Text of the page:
Sidney Reilly's 1918 German passport issued under the alias of George Bergmann.
(now in Ukraine)
|Died||5 November 1925
Possibly Moscow, RSFSR,
|Other names||"Ace of Spies"|
|Allegiance|| United Kingdom of Great Britain and Ireland
Germany, Japan,Russian Empire
|Service||Secret Service Bureau|
||Royal Air Force|
|Unit||Royal Flying Corps|
Sidney George Reilly MC (c. 1873 - 5 November 1925), commonly known as the "Ace of Spies," was a Russian-born adventurer and secret agent employed by the British Secret Service Bureau, the precursor to the modern British Secret Intelligence Service (MI6/SIS). During his lifetime, he is alleged to have spied for at least four different great powers. Documentary evidence indicates he was involved in espionage activities in 1890s London among Russian émigré circles, in 1900s Manchuria on the eve of the Russo-Japanese War, and in an abortive 1918 coup d'etat against Vladimir Lenin's Bolshevik government in Moscow.
Following his disappearance in Soviet Russia in the mid-1920s, Reilly's friend, British diplomat and journalist Sir Robert Bruce Lockhart, publicised their 1918 operation to overthrow the Bolshevik regime. Lockhart's 1932 book, Memoirs of a British Agent, became an international best-seller and posthumously garnered global fame for Reilly. The memoirs retold the failed efforts by Reilly, Lockhart, and other conspirators to sabotage the Bolshevik revolution while still in its infancy.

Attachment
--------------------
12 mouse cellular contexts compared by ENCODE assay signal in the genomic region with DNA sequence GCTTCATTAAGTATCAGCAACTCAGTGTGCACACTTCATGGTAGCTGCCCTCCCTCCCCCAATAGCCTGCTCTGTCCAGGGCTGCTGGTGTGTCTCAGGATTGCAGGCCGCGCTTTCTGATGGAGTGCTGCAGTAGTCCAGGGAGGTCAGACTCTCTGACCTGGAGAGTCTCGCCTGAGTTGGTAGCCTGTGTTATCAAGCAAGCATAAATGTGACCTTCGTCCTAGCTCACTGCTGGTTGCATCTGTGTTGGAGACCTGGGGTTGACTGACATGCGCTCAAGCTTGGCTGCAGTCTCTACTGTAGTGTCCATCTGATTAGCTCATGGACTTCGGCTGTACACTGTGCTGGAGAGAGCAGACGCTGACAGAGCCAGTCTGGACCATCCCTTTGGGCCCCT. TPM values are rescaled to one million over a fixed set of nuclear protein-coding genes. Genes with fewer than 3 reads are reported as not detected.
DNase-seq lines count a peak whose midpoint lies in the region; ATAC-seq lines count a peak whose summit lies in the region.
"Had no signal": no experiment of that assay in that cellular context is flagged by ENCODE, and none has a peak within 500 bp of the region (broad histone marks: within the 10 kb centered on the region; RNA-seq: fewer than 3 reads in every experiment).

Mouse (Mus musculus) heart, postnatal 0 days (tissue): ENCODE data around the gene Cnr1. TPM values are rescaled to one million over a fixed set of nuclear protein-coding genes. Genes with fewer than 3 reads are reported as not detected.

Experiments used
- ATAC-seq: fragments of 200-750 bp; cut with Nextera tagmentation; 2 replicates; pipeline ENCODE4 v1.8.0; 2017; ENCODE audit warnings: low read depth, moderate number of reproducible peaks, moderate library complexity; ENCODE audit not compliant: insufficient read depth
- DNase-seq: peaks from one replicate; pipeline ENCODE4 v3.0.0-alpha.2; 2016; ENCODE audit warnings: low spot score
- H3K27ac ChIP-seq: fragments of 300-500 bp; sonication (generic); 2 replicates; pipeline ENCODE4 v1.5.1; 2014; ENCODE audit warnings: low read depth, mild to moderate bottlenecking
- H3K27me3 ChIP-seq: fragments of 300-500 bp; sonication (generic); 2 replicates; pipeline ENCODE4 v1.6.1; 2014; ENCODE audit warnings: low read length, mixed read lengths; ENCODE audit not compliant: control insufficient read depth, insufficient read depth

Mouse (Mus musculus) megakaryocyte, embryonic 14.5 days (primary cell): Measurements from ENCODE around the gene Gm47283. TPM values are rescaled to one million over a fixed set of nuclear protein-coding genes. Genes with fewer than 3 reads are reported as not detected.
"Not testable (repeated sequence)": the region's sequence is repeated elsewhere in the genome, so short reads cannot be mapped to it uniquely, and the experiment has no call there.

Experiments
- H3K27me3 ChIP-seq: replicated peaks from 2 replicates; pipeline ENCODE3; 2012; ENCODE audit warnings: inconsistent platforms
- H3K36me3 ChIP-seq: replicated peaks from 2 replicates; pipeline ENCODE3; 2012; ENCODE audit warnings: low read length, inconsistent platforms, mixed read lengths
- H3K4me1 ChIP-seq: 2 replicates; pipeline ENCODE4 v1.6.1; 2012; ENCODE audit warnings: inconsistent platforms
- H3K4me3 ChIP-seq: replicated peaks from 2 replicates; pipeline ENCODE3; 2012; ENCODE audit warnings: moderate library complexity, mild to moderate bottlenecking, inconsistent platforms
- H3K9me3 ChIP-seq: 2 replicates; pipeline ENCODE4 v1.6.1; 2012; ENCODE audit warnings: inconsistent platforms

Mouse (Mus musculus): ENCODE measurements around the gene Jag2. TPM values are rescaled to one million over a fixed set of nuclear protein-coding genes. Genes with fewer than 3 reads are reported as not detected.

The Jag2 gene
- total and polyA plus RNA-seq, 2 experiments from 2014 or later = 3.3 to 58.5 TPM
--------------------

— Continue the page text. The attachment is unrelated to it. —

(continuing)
Within five years of his capture and execution by Soviet agents in 1925, the press had turned Reilly into a household name, lauding him as a master spy and recounting his many espionage adventures. Contemporary newspapers dubbed him "the greatest spy in history" and "the Scarlet Pimpernel of Red Russia." The London Evening Standard published an illustrated serial in May 1931, headlined "Master Spy," imparting his exploits. Later, writer Ian Fleming used Reilly as a model for James Bond in his novels of the 1950s and 1960s. Today Reilly is considered to be "the dominating figure in the mythology of modern British espionage," as well as the first 20th-century "super-spy."
The true details about Sidney Reilly's origin, identity and exploits have eluded researchers and intelligence agencies for more than 100 years. Reilly himself told several versions of his origins to confuse and mislead investigators. At different times in his life, Reilly disparately claimed to be the son of an Irish merchant seaman, an Irish clergyman, and an aristocratic landowner and habitué of the Imperial court of the Emperor Alexander III of Russia. According to the Ukrainian newspaper Segodnya, he was born Zigmund Markovich Rozenblum (Rosenblum) on 24 March 1874 in Odessa, then a Black Sea port of the Russian Empire. His father, Mark, was a stockbroker, and shipping agent, and his mother came from an impoverished noble family.
Other sources claim that Reilly was born Georgy Rosenblum in Odessa on 24 March 1873. In one account, his birth name is given as Salomon (Shlomo) Rosenblum, and the Jewish Kherson gubernia of Tsarist Russia is given as his place of nativity. He was the illegitimate son of Polina (or "Perla"), his acknowledged mother, and Dr. Mikhail Abramovich Rosenblum, the trusted first-cousin of Reilly's putative father, Grigory (Hersh) Rosenblum. There is also speculation that he was the son of a merchant marine captain and the aforementioned mother.
Yet another source states that Sigmund Georgievich Rosenblum, the only son of Pauline and Gregory Rosenblum, was born on 24 March 1874 into a wealthy Polish-Jewish family with an estate at Bielsk in the Grodno Province of Imperial Russia. His father was known locally as George rather than Gregory, hence Sigmund's patronymic Georgievich.